Safety, or the illusion of it, has become an obsession in America. We do not want to see or know about the horrors of the world even if they are creeping up on us. Death is avoided unless it is in a game where you get multiple lives. We make light of phrases like, “I’ll kill you.” or “I just about died.” Almost as if making light of it, makes us more desensitized to the weight of it.
Everyone dies, unless you’re Enoch, Elijah, or part of the Rapture. People fear thinking about issues, meditating on the truth, or contemplating the consequences of their actions. Death is a thought best avoided to most. Why think about it? So, we live it up, driving our selves into the ground with purposeless pursuits trying to outrun death and when “it” does happen, “it” is a terrible tragedy with a hundred euphemisms.
Death happens to people in third world countries with Aids, Aunt Doris, and the drug addicts. I have friends who have never been to a funeral, maybe remember their grandparents dying, or only experience it once they become an adult. It comes as a complete shock to them.
I don’t understand that. I remember my first visit to a dying man’s bedside. I was six. I don’t think my parents thought I would remember. There were tubes everywhere. He was on a respirator and his bed was at the far end of the room. There was one other bed in the room and their was no one with the woman one curtain over. Dad pulled up a doctor’s stool and I stood on the other side just watching. The man who was dying had been one of my Sunday School teachers. He was a magician and I remember wondering for a little bit if this was just a trick and he would pop up and be all better. Daddy prayed with him and read to him. They talked a little. My teacher was very quiet and didn’t talk much. Before we left I held his hand and gave him a kiss on the cheek. He smiled a little. He died in the next few days.
Around the same time, my mom’s cousin died in a horrible drunk driving accident. I remember mom crying and packing in her room while I sat on the floor playing with my kittens. Since then many people have died: grandparents, friends, friends’ parents, mentors, people who picked on me.
I remember sitting hospital waiting room with a friend of mine’s grandmother while his little brother had his stomach pumped and my dad talked to the doctor’s while his mom held the bottles of pills he had gotten into. He was alright, but I remember seeing his mom’s face when we drove by the hospital and she was standing their dazed.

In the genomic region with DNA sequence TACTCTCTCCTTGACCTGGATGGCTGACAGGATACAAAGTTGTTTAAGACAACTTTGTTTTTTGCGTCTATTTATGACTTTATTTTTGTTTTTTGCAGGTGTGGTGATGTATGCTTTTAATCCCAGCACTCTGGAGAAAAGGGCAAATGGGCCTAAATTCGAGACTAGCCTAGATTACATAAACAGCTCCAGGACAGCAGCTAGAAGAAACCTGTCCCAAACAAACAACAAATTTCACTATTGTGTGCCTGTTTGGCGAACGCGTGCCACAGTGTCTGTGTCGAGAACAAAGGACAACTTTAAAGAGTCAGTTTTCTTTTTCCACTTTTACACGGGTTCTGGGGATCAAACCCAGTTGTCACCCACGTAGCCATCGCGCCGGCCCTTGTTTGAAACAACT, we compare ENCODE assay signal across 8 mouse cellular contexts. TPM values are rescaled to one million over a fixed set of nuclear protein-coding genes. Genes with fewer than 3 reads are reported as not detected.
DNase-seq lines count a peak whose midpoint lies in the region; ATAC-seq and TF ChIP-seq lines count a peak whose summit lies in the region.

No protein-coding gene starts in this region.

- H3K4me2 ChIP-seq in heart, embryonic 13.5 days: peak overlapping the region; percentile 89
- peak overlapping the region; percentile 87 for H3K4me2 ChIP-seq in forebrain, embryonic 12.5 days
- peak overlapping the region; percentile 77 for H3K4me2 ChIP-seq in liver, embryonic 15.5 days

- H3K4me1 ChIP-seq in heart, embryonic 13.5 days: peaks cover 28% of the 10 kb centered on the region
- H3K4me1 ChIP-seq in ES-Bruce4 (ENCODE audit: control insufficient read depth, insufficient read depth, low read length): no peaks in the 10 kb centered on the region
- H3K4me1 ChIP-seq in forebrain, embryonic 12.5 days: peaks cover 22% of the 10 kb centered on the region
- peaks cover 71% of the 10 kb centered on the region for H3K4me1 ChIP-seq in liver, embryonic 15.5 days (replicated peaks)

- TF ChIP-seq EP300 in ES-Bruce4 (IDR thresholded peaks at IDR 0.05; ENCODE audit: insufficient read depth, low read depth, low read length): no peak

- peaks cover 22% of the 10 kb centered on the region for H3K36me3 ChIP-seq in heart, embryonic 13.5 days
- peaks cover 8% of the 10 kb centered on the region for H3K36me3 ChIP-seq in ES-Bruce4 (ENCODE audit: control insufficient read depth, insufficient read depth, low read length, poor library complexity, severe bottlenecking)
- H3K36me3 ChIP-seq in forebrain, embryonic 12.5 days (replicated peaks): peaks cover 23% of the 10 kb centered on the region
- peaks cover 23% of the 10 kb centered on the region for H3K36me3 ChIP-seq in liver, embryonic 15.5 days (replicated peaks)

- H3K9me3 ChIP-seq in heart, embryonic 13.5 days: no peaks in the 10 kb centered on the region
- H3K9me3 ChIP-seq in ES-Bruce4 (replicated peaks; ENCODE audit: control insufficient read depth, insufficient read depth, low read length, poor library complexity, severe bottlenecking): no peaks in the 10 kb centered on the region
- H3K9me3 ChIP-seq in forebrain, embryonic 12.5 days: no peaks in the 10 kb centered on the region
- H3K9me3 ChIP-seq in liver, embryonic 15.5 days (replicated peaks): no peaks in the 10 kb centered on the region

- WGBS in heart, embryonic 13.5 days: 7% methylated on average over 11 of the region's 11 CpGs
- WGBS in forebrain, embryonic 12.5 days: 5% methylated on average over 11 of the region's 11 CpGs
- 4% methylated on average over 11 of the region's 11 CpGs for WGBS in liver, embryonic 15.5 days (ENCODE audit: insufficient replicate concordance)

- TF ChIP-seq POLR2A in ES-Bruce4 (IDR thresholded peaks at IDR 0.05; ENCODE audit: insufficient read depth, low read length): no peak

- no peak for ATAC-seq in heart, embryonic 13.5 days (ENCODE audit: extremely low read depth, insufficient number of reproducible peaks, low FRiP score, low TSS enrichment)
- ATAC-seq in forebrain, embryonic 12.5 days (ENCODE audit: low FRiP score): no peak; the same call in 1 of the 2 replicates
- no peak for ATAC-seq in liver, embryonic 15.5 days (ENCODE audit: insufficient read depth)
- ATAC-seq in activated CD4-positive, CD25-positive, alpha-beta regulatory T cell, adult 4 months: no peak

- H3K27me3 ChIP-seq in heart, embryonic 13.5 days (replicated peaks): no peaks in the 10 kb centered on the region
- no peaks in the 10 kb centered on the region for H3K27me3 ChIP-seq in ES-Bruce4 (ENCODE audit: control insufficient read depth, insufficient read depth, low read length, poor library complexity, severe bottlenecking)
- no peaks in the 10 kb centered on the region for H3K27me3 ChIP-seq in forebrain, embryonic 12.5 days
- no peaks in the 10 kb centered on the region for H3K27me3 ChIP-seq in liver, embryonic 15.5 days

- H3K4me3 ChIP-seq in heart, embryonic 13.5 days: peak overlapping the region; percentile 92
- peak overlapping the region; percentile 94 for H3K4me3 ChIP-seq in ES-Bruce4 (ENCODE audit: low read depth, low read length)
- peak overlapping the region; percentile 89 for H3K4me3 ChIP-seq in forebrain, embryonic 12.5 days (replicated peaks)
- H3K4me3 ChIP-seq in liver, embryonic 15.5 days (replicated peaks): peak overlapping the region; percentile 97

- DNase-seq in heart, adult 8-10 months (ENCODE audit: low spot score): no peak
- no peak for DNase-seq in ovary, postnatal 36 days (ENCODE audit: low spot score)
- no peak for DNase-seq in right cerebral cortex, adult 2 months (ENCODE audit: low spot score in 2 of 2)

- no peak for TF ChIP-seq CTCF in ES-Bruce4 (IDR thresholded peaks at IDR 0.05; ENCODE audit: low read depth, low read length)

In school, a friend of mine died after trying to play a joke on her parents. One day she was laughing at me for spilling lead on stage during a science competition and the next day she was gone.
Death is so close, but we try to avoid it. We say life is fragile and precious, but we never talk about how we are all dying. When you turn twenty five, cells start dying faster than they regenerate. I feel it and I’m twenty, mostly in my knees and lower back, but I am constantly aware of the result of and reason for that deterioration.
This brings us back to sin, man’s fallen state, our continual curse, and our need for Christ, the Life.
When contemplating death, it is natural to think about what happens next, hell or heaven.
Jonathan Edwards wrote in his famous sermon, Sinners in the Hands of an Angry God,
“And the world would spew you out, were it not for the sovereign hand of him who hath subjected it in hope. There are the black clouds of God’s wrath now hanging directly over your heads, full of the dreadful storm, and big with thunder; and were it not for the restraining hand of God, it would immediately burst forth upon you. The sovereign pleasure of God, for the present, stays his rough wind; otherwise it would come with fury, and your destruction would come like a whirlwind, and you would be like the chaff on the summer threshing floor.”
Death and destruction loom over every damned soul as they profane the name of God just by existing sinfully in the presence of a holy, holy, holy God.
The Beauty in this?
And yet, Christ, holiness incarnate, came and took the curse upon himself, suffering the punishment, and defeating not only the eternal curse, but death itself.
John Donne wrote so beautifully,
“Death, be not proud, though some have called thee
Mighty and dreadful, for thou art not so;
For those whom thou think’st thou dost overthrow
Die not, poor Death, nor yet canst thou kill me.
And better than thy stroke; why swell’st thou then?
One short sleep past, we wake eternally
And death shall be no more; Death, thou shalt die.”
The gravity of death brings us closer to Christ, nearer my God to Thee.